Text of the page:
4. Lions Gate (LGF) (owned LT category): Precious is still playing in 1003 theatres. Over the past 7 weeks, the film has an estimated gross of about 40 million. Another LGF release, Brothers, is up to 22.349 million in 3 weeks. top films
5. Dividends and Interest: One of the securities that I own, PFK, goes ex interest on Tuesday for its monthly interest payment. PFK is a senior bond whose interest rate is calculated based on a 2.4% spread to CPI. The calculation is explained in earlier posts. / CPI and CPI Floaters OSM and PFK The rate for the January payment is $.0231. I expect that rate to increase over the coming months (see the calculations below).
Two of the Trust Certificates (TCs) containing a junior Aon trust preferred (TP), KTN and KVW, go ex interest for their semi-annual payment also on the 29th of December. I own both of those, with KTN bought at $14 or less per share, now trading over $25. Other securities that go ex dividend or interest that I own and have discussed in this blog include Winstream; the U.S. Bancorp equity preferred floater ( USB.PRH); two synthetic floaters-GJT & GJN; Sysco; a BDC, Prospect Capital (PSEC); PMA Capital Senior note (PMK); Wilshire Bancorp; two Odyssey Re equity preferred stocks, one a floater and the other a fixed coupon; IDG an ING hybrid; IAE, IGD, GCS, CSQ, PSY- Closed End Investment funds (CEFs); GRT & GRTPRF (a cumulative REIT preferred stock); EHL, A FIRST MORTGAGE BOND issued by Entergy Louisiana; Enerplus, a Canadian energy trust; LXPPRD (cumulative equity REIT preferred stock); SIVBO (a TP from SVB Financial); & CVB Financial. So, that is a diverse lot of securities. The income orientation is clear.
I will summarize the method used to calculate the interest payment for the Prudential CPI floater (a senior bond maturing in 2018 at a $25 par value) which goes ex tomorrow with a payment in January. The CPI calculation covers a 12 month period with a 3 month lag. The non-seasonally adjusted CPI is used:
NSA CPI September 2009: 215.969
NSA CPI September 2008: 218.783
Divided by 218.783= -.01286
Add Spread: .024= .0111 x $25 par value= $.2775
Divide by 12 months= .0231 cents which is what is shown on the WSJ dividend page.
As shown, this rate for January 2010 is still being adversely impacted by the negative CPI numbers from 4th quarter of 2008.
This is the calculation for the payment in February 2010, as one negative CPI number from 2008 is eliminated:
NSA CPI October 2009: 216.177
NSA CPI October 2008: 216.573
Divide -.395 by 216.573= -.0018
Add Spread .024 to -0018238= .0222 x. $25 par value= $.555
Divide by 12= $.04625
And for the March 2010 payment, another 2008 negative CPI number is eliminated, and I can now calculate the penny rate:
NSA CPI November 2009 216.330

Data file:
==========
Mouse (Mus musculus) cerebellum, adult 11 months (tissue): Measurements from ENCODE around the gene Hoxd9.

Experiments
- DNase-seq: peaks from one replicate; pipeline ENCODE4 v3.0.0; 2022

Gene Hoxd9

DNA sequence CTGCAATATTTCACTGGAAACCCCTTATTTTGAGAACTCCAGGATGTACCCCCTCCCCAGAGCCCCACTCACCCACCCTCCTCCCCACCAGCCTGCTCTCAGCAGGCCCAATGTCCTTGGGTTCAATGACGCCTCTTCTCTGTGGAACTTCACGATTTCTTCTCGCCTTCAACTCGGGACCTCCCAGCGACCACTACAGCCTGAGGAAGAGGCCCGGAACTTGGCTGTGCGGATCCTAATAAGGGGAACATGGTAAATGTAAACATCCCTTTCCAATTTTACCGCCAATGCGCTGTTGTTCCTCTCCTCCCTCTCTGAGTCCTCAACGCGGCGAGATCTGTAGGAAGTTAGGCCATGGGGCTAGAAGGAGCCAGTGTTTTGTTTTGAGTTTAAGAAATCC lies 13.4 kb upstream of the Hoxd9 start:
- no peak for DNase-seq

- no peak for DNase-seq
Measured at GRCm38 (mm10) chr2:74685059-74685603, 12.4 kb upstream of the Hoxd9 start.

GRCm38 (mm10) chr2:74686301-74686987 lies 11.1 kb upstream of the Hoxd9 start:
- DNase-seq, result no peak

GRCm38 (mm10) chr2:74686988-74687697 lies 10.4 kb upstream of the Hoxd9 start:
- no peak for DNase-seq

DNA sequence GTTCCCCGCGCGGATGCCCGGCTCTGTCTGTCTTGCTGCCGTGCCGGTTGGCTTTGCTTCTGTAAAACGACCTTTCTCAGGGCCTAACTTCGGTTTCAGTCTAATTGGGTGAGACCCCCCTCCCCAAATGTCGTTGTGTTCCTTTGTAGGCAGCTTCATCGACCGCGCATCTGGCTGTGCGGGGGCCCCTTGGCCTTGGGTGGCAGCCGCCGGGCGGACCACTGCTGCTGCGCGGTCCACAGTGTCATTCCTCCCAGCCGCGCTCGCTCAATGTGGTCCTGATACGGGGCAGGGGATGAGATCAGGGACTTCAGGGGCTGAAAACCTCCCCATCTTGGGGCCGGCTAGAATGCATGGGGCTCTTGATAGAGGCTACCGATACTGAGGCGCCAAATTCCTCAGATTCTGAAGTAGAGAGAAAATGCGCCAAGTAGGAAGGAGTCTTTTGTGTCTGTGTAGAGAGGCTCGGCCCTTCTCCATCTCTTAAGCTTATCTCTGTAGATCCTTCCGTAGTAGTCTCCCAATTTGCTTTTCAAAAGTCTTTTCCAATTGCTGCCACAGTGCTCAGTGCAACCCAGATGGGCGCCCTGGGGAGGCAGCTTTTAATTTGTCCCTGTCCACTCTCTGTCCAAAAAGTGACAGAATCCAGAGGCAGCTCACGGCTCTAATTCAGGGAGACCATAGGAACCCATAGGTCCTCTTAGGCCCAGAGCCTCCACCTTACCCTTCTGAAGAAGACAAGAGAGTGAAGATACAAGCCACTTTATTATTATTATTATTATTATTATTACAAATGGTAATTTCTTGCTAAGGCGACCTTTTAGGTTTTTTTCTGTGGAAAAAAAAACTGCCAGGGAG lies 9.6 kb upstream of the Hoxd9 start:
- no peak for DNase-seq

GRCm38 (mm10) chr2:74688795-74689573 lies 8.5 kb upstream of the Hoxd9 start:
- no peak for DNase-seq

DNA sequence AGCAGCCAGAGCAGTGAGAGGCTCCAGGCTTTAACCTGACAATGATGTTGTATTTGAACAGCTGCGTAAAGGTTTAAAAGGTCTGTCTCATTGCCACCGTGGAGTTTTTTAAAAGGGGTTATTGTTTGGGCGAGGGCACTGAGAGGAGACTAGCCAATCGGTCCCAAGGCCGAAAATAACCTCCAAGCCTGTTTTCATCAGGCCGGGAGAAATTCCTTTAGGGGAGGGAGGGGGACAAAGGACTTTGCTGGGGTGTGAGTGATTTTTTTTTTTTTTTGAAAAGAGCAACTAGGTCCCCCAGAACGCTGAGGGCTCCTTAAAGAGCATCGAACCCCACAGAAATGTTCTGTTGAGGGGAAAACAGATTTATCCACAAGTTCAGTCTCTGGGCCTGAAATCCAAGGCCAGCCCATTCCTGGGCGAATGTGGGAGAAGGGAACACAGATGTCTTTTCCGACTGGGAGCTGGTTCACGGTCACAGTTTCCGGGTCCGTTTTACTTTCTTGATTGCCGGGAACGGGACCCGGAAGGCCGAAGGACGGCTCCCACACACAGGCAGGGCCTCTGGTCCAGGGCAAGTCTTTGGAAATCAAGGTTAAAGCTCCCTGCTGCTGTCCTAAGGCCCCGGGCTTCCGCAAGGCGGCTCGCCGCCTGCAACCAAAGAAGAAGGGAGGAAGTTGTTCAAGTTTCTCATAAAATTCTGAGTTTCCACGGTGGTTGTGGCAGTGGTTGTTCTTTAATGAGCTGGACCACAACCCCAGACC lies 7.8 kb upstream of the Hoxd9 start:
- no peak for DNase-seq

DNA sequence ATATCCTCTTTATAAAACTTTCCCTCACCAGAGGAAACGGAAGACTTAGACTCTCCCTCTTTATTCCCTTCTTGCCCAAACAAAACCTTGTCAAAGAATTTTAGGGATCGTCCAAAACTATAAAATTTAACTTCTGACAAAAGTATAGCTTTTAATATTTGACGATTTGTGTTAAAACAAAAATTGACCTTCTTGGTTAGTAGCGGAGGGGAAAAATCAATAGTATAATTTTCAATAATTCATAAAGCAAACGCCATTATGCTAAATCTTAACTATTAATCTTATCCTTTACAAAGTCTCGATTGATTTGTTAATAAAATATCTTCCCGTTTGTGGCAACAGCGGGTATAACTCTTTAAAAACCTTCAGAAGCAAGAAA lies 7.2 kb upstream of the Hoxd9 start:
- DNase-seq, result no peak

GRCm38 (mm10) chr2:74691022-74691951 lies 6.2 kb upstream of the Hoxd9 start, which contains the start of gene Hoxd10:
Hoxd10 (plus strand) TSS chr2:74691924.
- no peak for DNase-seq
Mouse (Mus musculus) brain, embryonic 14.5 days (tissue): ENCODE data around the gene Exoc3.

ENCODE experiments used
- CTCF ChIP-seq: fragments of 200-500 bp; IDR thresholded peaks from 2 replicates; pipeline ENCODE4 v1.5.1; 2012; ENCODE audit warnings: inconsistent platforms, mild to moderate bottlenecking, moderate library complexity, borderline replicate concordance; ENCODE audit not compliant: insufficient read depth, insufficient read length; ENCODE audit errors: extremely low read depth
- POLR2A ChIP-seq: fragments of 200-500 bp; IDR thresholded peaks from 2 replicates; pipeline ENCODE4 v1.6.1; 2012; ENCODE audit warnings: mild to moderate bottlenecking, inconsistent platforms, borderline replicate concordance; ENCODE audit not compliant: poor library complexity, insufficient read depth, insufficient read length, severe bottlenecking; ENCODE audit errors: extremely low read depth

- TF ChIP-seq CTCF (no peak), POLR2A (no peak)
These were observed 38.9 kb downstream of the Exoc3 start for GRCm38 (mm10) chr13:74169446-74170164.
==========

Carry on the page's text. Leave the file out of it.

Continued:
NSA CPI November 2008 212.425
Divide by 212.425= + .0184
Add Spread .024= .0424 x. $25=$1.06
Divide by 12 months= $.0883
I can not do the April 2010 payment until the December CPI number is released in mid January 2010. But let's make an assumption of an increase from 216.330 to say just 216.5 in that December CPI number. I calculated the penny rate based on that assumption at $.1121.
This is the data series that has to be used: http://research.stlouisfed.org/fred2/data/CPIAUCNS.txt As the negative numbers from 2008 are eliminated Bureau of Labor Statistics Data, the penny rate moves up. LB had a deer in the headlights look when PFK was at $12.5, unable to push the buy button, then hit the buy button several times in the $17.83 to $18.94 range.
6. Inflation Adjusted Stock Market Returns: While the rally in 2009 has taken the DJIA to 1999 levels, an article in the WSJ highlights the obvious, the inflation adjusted number is worse. For the DJIA to return to return to the 1999 highs adjusted for inflation, the DJIA would now have to be at 13460. This does not take into account dividends, but dividends are not what they use to be either.
The moneychimp site has a calculator that lets you adjust stock returns for any period of time: S&P 500 I did a calculation of the S & P 500 return with dividends and adjusted for inflation, starting on 1/1/99 to 12/31/2008. The annualized return was a -3.89. I tried another bad period, with inflation, between 1/1/1969 to 12/31/1981, and the annualized return was -2.07. But if I take a longer period, starting on 1/1/1982 to 12/31/2008, the return is positive at 7.43% annualized.
7. Sold 100 CYB for a Small Loss ( see disclaimer): I went to the Wisdomtree website this morning, and checked to see whether CYB paid an annual dividend in 2009. No dividend was paid. WisdomTree - WisdomTree Dreyfus Chinese Yuan Fund (CYB) I also read a story this morning, where the Chinese premier insisted that China would not be presurred to unpeg the yuan to the dollar. CNBC Those two new facts caused me to reconsider holding the currency ETF for the Chinese Yuan, and I decided to sell my position this morning. Instead of owning the Yuan in a very indirect through this ETF, I will increase my holdings in Canadian dollars which will be used to buy high yielding Canadian stocks. The position was bought at $25.36 in November: BOUGHT 100 CYB at $25.36
8. Australian Dollars: I mentioned in an earlier post that I would be buying some Australian dollars at some point, rather than buying back the currency ETF for the Australian dollar, FXA. I have changed my mind on that one. The only reason for me to convert my U.S. dollars in the Aussie currency directly is to buy stocks on the Australian exchange. I have decided to refrain from doing that due to the brokerage commission being too high at 32 Australian dollars (currently about $28 U.S.Currency Converter ). If the Australian dollar falls significantly, say to $20 U.S., I may choose to buy a stock on the Australian exchange and convert my dollars then. In the meantime, I may buy back my shares in FXA: Sold FXA My trades in FXA, and other currency ETFs, in 2008 were one of the few positive events from that year.
9. RB Receives a Reward While LB Is Given Awards: Headknocker is generous to a fault, which goes without saying. While the RB in this operation is frequently maligned by the Nerd LB, HK recognizes that the vision thing can sometimes play a role in advancing the HK's capital position. So, to show his generosity, HK will allow the RB to buy five Lottery Tickets today and tomorrow on the condition that any loss be realized before it turns into a long term loss next year.
For LB, HK will thank the NERD for preserving HK's capital during the trying times in 2008. To show HK's gratitude, HK hereby grants to LB the follow awards: Best Macro Economic Analysis in 2009 at HQ; Best Market Historian in 2009 at HQ; Best Stock Researcher in 2009 at HQ; Best Numbers Cruncher in 2009 at HQ; and Best Technician in 2009 at HQ. Of course, LB is the only candidate for those awards here at HQ.